* 44% of 9 patients improved by 2 or more lines on the Snellen eye chart examination, with only 1 patient improving from 20/50 to 20/20 vision.
* Color perception improved in 5 (50%) of 10 patients.
* 7 patients with Short Form 36 follow-up at 1 year improved in their mean mental and physical scores.
* At last follow-up, 10 patients improved in 8 measured components of the Short Form 36, including role physical, general health, vitality, and social functioning.
* 88% of 8 patients reported fatigue reduction.

Pearls for Practice

* In MS patients receiving a single intervention of high-dose cyclophosphamide, hematopoietic effects of neutropenia, anemia, and thrombocytopenia are transient and reversible.
* High-dose cyclophosphamide given to MS patients refractory to at least 2 disease-modifying drugs is associated with disease stabilization, improved quality of life, and visual and bladder function at 2 years.
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Postby Lyon » Mon Oct 02, 2006 2:09 pm

Last edited by Lyon on Sat May 07, 2011 9:50 am, edited 1 time in total.
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Postby Lyon » Mon Oct 02, 2006 2:10 pm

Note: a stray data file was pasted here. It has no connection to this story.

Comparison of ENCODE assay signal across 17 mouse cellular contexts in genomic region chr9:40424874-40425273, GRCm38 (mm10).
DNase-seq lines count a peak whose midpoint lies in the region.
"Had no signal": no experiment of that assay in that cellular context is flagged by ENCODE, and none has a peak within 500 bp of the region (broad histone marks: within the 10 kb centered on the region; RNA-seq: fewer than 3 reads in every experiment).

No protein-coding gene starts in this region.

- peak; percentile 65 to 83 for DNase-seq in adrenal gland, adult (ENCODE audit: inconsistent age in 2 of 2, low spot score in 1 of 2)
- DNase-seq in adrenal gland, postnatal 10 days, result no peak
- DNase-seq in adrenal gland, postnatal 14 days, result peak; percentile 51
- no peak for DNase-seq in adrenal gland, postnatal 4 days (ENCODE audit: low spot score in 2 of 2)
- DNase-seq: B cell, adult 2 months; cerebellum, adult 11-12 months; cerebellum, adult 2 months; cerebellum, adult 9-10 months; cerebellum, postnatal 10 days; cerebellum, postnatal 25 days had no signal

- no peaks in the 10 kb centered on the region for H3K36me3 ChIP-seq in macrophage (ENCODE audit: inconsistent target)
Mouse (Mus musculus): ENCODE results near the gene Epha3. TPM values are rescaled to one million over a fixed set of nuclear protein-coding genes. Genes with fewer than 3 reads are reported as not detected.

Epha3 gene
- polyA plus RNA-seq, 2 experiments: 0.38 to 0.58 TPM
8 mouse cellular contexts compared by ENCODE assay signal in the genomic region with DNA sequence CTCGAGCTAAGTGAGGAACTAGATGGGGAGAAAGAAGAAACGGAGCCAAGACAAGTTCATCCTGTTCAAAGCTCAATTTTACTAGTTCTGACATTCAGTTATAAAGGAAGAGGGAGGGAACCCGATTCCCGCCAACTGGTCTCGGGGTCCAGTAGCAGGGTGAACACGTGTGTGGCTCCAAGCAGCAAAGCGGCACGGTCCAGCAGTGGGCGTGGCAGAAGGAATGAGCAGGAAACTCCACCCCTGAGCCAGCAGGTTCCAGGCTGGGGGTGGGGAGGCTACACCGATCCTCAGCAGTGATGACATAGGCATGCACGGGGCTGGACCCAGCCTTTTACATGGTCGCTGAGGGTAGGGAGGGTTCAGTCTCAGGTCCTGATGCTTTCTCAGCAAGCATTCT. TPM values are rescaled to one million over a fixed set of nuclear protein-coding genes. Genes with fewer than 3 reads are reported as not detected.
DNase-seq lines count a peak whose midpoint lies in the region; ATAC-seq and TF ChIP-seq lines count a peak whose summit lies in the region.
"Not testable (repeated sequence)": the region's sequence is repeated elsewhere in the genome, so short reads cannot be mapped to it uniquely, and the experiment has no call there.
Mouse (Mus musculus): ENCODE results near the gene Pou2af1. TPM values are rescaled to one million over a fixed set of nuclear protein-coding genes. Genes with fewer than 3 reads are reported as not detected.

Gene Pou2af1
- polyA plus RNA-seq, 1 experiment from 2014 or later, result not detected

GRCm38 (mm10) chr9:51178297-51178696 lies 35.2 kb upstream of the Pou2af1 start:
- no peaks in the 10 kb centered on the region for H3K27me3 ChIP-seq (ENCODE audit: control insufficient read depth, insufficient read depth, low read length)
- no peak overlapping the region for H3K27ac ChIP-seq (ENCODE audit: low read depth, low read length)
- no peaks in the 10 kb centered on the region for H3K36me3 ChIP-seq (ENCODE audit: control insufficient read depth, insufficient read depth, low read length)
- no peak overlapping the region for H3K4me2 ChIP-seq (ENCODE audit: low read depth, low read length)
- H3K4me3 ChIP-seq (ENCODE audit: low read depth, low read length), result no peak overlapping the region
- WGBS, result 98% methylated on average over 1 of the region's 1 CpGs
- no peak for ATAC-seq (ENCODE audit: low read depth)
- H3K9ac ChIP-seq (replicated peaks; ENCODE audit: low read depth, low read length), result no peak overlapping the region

Last edited by Lyon on Sat May 07, 2011 9:51 am, edited 2 times in total.
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Postby sh8un » Mon Oct 02, 2006 2:41 pm

Wow...I was waiting for this one. I wonder if this one will be better than the one in Canada where they get rid of the immune system and then give stem cells. That one has had deaths but I wonder which one will be better at stopping the disease long term. This is really good news.
I also wonder why they interview the MS society all the time. They always say the samething. I guess that is the only thing they can say at this point but it's just so very annoying. "The results look interesting." I could have said that myself. Why don't studies like this move faster? How is the MS society involved in this very "interesting" finding?
Last edited by sh8un on Mon Oct 02, 2006 5:20 pm, edited 1 time in total.
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Postby Lyon » Mon Oct 02, 2006 4:38 pm

Last edited by Lyon on Sat May 07, 2011 9:51 am, edited 1 time in total.
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Postby CureOrBust » Tue Oct 03, 2006 1:42 am

Lyon wrote:... but I think that the marrow creates ALL of your blood cells ....

... from what I can tell it seems that cyclophosphamide specifically targets the white blood cells and spares the bone marrow, which produces the red and white cells ...

How cyclophosphamide stops the production of the self reactive aspect is something I don't know but would like to.

A theory i read a little while ago.
The theory being, T-cells generated by cell division (homeostatic expansion) are more likely to be auto-reactive.